Chlorine in Drinking Water: Why and What are the Effects?

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Chlorine is credited as being discovered in the late 18th century by a Swedish chemist named Carl Wilhelm Scheele. Scheele however did not realize chlorine itself as an element, this was concluded by Sir Humphry Davy in the early 19th century. Since these discoveries chlorine has been used for a variety of purposes including textile bleaches, as an antiseptic, anti-putrefaction, and even in chemical warfare.

Chlorine has also been used as a disinfectant in public sanitation including swimming pools and drinking water as early as the 1820’s. In the early 1900’s the U.S. Department of Treasury established the first standards for drinking water being supplied to the public. Today most cities use Chlorine as a disinfectant in drinking water to control microbial contaminants and thus meet federal standards for contaminates in drinking water.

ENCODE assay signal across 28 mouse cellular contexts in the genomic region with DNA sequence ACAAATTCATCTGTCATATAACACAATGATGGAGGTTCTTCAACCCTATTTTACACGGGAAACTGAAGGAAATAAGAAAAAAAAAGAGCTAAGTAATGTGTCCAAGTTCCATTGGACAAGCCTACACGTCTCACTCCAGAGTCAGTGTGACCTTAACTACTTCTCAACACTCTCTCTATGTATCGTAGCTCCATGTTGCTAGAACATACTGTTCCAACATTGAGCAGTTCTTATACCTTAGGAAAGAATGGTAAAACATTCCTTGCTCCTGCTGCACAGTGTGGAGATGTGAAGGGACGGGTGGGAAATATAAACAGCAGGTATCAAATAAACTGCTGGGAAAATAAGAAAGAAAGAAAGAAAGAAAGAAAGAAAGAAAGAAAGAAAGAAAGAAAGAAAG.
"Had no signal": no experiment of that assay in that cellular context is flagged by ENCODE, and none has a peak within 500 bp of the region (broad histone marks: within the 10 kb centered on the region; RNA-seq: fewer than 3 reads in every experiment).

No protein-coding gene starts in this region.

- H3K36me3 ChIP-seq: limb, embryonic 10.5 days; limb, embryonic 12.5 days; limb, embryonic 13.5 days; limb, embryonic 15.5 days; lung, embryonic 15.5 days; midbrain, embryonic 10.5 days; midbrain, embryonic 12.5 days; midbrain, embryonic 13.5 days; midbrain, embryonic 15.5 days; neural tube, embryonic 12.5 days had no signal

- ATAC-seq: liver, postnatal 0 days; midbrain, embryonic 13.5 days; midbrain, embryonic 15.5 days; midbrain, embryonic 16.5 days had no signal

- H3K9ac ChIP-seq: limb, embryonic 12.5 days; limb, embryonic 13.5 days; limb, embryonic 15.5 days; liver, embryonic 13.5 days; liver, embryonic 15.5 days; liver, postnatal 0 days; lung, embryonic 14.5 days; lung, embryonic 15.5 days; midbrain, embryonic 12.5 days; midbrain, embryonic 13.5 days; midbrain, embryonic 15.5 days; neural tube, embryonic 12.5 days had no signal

Chlorine itself is a highly reactive element and a strong oxidizer. As a strong oxidizer Chlorine can cause adverse effects in various materials and can contribute to material degradation including corrosion. Although Chlorine has these qualities the Environmental Protection Agency (EPA) has determined that at certain levels chlorine is safe for human consumption in drinking water. The Safe Drinking Water Act sets the current regulations for contaminants, disinfectants, and other chemicals in drinking water. The current regulation for Chlorine in drinking water is no more than 4.0 mg/L or 4.0 parts per million. Most municipalities chlorinate well below that level.

Although Chlorine in drinking water has been deemed safe for human consumption the effects of chlorine on plumbing materials must be considered in order to avoid material failures. Through various testing methods a materials chemical compatibility or resistance to Chlorine in water can be determined. The higher resistance each material has the greater safety when used with chlorinated water.